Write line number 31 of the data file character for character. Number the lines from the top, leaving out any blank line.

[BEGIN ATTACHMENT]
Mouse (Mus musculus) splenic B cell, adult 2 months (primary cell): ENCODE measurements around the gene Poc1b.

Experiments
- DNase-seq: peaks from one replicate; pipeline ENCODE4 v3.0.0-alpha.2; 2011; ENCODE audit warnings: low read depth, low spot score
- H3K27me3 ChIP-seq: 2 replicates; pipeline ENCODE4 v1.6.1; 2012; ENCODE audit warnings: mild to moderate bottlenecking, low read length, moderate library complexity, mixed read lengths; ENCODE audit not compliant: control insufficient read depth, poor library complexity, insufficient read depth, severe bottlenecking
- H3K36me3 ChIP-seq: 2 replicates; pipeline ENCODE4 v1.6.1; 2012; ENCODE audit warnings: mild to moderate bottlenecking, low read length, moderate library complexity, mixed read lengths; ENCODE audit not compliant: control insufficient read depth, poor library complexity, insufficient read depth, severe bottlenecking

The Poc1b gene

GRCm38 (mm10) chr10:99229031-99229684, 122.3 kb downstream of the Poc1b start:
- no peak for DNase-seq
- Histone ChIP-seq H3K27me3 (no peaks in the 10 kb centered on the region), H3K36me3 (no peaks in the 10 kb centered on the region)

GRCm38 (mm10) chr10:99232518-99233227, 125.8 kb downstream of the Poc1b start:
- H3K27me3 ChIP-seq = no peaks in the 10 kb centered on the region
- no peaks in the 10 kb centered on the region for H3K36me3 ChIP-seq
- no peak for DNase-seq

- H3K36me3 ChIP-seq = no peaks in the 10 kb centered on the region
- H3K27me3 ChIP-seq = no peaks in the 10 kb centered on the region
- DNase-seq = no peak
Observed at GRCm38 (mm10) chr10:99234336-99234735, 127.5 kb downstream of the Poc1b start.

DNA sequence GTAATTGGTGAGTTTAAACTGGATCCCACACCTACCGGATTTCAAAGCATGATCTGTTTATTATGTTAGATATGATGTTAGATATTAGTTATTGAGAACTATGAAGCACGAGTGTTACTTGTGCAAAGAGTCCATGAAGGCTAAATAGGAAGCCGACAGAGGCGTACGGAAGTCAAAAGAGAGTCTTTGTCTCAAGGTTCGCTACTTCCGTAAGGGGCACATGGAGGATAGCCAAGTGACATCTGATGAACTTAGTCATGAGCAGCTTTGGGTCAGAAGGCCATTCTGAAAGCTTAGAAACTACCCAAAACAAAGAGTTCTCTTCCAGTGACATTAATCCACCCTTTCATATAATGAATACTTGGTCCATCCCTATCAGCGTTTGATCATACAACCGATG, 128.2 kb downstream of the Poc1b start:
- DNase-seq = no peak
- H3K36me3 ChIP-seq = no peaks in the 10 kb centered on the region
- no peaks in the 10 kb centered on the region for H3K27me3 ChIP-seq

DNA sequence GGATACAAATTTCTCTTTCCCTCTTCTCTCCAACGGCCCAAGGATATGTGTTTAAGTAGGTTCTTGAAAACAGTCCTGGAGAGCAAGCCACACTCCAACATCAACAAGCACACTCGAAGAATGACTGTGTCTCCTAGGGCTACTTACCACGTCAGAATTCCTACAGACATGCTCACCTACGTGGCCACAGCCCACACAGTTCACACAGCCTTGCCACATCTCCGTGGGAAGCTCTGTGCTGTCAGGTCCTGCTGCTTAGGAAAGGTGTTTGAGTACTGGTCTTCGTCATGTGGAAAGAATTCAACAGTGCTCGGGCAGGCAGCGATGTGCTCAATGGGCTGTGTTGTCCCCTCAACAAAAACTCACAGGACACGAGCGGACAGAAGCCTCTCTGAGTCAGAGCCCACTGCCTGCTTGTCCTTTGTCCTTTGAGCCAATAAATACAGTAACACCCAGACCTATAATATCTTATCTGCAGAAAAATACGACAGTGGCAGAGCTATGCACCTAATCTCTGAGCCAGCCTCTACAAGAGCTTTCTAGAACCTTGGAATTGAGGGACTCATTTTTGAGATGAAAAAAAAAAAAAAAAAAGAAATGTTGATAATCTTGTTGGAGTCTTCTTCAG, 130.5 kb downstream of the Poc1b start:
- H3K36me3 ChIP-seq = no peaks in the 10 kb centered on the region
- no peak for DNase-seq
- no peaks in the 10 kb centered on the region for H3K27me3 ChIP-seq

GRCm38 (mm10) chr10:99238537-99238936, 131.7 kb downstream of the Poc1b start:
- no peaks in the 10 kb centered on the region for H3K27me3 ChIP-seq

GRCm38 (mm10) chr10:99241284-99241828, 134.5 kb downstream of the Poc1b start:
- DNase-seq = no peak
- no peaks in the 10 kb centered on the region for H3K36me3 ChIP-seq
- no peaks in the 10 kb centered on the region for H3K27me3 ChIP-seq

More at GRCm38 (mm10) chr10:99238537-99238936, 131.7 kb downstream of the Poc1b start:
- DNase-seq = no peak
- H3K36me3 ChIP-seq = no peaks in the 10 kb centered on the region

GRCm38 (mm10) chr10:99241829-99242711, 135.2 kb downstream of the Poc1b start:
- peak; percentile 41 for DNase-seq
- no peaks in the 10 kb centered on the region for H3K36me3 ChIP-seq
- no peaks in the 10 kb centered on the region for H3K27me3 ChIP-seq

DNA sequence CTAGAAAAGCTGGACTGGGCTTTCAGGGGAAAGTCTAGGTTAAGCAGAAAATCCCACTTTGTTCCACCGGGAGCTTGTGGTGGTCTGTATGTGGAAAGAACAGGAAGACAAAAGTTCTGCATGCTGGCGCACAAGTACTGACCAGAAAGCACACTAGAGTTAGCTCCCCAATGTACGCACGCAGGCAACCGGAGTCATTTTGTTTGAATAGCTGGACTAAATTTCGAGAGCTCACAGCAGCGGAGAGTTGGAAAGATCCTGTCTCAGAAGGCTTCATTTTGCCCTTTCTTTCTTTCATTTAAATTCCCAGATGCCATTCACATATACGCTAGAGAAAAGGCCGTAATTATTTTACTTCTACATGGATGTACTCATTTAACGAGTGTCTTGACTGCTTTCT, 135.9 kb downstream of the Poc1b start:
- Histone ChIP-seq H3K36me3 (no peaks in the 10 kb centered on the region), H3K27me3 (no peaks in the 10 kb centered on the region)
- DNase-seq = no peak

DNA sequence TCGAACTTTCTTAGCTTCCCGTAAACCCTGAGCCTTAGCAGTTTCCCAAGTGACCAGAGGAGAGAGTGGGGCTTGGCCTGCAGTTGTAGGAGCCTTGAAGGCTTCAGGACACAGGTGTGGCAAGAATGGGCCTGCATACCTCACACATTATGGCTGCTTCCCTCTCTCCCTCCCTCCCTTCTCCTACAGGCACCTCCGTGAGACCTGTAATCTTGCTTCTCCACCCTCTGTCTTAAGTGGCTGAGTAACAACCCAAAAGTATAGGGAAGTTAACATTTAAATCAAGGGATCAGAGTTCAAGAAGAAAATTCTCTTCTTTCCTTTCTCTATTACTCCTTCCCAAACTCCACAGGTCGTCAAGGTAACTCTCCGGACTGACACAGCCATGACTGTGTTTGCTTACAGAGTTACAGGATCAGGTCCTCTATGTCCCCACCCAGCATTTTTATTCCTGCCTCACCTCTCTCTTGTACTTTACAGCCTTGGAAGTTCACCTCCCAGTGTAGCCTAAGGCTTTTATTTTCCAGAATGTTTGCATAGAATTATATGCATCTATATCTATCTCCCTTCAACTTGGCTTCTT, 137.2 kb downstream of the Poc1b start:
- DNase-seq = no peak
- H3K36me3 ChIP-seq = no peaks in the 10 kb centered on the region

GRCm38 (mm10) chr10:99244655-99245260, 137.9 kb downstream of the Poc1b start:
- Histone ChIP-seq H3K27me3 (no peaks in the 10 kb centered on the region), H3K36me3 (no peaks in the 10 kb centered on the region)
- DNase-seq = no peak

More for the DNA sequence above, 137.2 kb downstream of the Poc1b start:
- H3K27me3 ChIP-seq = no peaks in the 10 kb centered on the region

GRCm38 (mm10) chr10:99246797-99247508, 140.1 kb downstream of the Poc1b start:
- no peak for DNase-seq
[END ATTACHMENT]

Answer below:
- no peaks in the 10 kb centered on the region for H3K27me3 ChIP-seq